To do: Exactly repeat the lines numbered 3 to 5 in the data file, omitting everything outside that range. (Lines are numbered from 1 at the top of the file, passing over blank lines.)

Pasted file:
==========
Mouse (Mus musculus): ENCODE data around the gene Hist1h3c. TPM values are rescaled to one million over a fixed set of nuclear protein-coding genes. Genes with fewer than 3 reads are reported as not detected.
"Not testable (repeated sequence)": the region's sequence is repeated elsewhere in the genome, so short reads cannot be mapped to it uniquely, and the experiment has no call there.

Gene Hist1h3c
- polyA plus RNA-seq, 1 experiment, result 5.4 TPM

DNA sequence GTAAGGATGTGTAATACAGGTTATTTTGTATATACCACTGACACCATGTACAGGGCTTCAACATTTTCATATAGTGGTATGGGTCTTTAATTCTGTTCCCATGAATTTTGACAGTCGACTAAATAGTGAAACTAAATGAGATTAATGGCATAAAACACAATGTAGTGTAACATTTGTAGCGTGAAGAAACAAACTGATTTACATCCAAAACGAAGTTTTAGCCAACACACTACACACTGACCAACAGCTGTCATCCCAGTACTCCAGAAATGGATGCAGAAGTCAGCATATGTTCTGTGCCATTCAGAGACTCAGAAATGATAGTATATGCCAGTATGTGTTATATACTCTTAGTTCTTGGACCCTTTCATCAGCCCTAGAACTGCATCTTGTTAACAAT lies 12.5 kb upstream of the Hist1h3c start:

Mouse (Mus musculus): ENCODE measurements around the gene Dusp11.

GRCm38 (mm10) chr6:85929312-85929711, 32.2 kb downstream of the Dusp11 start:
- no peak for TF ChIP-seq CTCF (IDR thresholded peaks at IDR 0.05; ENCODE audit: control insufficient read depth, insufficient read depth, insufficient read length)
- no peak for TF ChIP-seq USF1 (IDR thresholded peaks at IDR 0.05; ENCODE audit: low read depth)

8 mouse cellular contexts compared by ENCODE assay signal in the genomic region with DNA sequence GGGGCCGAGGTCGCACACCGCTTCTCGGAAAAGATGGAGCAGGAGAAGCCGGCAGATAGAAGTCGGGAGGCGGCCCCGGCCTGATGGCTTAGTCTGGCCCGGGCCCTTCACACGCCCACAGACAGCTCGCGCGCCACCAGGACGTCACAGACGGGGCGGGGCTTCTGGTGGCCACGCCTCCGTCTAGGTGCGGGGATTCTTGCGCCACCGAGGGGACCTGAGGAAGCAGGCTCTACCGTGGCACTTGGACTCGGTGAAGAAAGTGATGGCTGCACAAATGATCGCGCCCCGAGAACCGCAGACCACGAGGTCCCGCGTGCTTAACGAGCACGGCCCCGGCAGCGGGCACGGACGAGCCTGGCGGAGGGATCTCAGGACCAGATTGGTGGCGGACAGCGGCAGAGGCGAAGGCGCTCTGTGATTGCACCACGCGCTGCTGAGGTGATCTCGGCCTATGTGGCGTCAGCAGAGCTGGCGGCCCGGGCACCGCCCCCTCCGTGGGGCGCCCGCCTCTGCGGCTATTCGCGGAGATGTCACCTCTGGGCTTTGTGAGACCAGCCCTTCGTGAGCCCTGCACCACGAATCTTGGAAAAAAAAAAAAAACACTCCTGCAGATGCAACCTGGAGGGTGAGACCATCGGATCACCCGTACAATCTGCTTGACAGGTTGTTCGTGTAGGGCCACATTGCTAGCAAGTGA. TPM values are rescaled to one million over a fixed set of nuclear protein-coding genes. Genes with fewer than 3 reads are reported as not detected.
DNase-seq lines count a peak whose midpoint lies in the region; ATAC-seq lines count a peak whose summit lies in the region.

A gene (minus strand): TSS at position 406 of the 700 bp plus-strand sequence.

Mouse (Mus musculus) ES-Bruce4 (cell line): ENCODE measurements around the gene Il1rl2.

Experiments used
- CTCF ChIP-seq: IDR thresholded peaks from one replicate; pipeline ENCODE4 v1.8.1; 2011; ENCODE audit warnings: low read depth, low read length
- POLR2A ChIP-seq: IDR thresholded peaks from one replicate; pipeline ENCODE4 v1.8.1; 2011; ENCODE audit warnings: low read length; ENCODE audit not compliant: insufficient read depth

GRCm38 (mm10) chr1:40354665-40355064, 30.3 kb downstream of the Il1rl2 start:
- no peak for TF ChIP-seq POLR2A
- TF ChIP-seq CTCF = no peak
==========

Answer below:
Gene Hist1h3c
- polyA plus RNA-seq, 1 experiment, result 5.4 TPM

DNA sequence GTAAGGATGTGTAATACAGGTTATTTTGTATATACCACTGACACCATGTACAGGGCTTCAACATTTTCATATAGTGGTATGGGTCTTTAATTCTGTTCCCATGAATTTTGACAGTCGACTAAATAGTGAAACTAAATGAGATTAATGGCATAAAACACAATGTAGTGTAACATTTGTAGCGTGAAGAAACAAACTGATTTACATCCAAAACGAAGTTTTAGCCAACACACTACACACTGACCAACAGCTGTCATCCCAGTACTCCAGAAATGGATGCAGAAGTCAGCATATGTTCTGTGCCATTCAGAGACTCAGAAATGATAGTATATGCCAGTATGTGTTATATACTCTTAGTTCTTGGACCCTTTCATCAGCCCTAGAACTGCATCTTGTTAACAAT lies 12.5 kb upstream of the Hist1h3c start: